But hey, I could be wrong. Things may end up just fine. But I also could be right, and though I hope I’m not, there could be dark days ahead for the Web.

Comments

  1. Richard York

    Wow, I couldn't disagree more. The stagnation of the web was an awful period, and I personally still feel quite a bit of bitterness towards Microsoft for causing it.

    I'd rather browser maintainers implement an incomplete spec than no spec at all. I think what many people tend to forget is that specifications happen not just from bureaucracy of the W3C's committees, but from real-world implementation and use. If standards were never defined from actual use, we'd have no standards because there would always be some feature that needed to be added, or someone who disagreed.

    I don't pine for the days of IE vs. Netscape, by any stretch of the imagination, but then again I don't think it'll ever get that bad again.

    Ah, the naming of the Selectors API... I don't like the names either, but speaking as someone who followed the naming debate closely, no one could agree on them at any point in the process. If you read Anne van Kesteren's or Lachlan Hunt's blogs, or the relevant W3C mailing lists, you'll see that there was already a very large, ego-laden epic battle over the names used in the API with variations ranging from $() to getElementBySelector().

    In the end, personally, I'd rather have the spec implemented and it possibly change later, than no spec at all. Because now that we have querySelector()/querySelectorAll() in both WebKit and IE8, that's at least one more tool that we can use, even if you need a JavaScript library to support it in the others. In Webkit, at least, it makes that sort of querying loads faster, I'll reserve judgement of IE8, it's dog slow, but it's a beta.

    And I think it's even more important to note that since Microsoft and Apple have both implemented and de facto agreed on that particular API, that it's pretty likely Mozilla and Opera will follow suit. Of course, in IE8 we don't get CSS3 selectors in the selectors API.... but c'est la vie, a task for a library is born.

    But I fail to see why your outlook is so bleak. HTML5, for example, builds on and documents the web of today, Chris Wilson is the chair, the current draft came from Mozilla, Opera, and Apple's collaboration on the WHATWG... while I can see some temptation on the part of Microsoft to diverge, divide and conqueror like they did in the old days, I personally think it would only lead to them hemorrhaging more users and creating more angst against them in the development community. And I can't wait to see more CSS3 implemented! Multiple backgrounds, borders, etc. No longer will I have to create nine separate elements for some simple aesthetic effect.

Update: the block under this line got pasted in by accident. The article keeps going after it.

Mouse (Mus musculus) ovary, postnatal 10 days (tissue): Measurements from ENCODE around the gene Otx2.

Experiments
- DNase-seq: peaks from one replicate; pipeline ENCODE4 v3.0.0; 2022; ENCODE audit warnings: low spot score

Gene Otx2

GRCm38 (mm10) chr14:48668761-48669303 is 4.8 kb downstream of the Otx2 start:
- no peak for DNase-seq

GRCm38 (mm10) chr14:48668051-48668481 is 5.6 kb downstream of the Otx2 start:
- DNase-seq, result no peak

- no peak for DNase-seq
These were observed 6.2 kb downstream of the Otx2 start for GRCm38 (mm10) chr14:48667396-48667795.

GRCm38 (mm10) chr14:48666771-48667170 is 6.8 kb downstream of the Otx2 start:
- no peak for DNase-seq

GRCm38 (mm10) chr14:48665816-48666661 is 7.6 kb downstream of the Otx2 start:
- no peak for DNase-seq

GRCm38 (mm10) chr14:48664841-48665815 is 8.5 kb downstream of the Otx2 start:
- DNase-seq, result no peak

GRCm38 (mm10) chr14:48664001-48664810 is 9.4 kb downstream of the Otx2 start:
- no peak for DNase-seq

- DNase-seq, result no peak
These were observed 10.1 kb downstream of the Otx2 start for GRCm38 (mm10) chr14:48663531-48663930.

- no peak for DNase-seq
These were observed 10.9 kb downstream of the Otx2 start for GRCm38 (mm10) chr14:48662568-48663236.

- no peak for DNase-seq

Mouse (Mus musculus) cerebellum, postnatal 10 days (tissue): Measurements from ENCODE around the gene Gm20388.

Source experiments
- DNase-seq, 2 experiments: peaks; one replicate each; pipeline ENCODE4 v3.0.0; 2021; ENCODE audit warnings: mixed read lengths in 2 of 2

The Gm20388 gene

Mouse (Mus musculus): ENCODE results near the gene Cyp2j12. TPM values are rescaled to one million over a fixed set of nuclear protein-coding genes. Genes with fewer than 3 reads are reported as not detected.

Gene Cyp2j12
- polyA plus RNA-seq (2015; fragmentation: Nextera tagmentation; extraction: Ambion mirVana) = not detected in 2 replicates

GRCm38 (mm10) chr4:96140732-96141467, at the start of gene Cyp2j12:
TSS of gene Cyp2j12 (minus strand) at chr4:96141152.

Think more positively man!

  2. Nicholas C. Zakas

    @Richard - I did say I could be wrong. :)

    I'm not sure you can argue that the stagnation of the Web was a bad thing...look at all the innovation that came out of it. Developers can't really start innovating until there's a stable platform upon which to build. Microsoft provided that (though perhaps not in the most friendly way).

    Your point about the Selectors API naming is exactly why I'm afraid for the future. When ego gets in the way of innovation, no one wins. And if you think that battle will only happen around that API, you're wrong. It continues on around almost all specs because it's just the same people going round and round.

    The parties involves in these specs scare me to death. Everyone has their own agenda for their own company. Just look at the ECMAScript 4 debacle. Too many cooks ruin the pot.

    Then again, I did say it could go either way. I hope it turns out well but it could also turn out badly.

  3. José Jeria

    Anne's van Kesteren blog entry on IE 8 is quite interesting:
    http://annevankesteren.nl/2...

    Especially the part where he writes that Microsoft has extended their HTML 5 implementations with extra functionality that has not even been communicated to the W3C Working Group.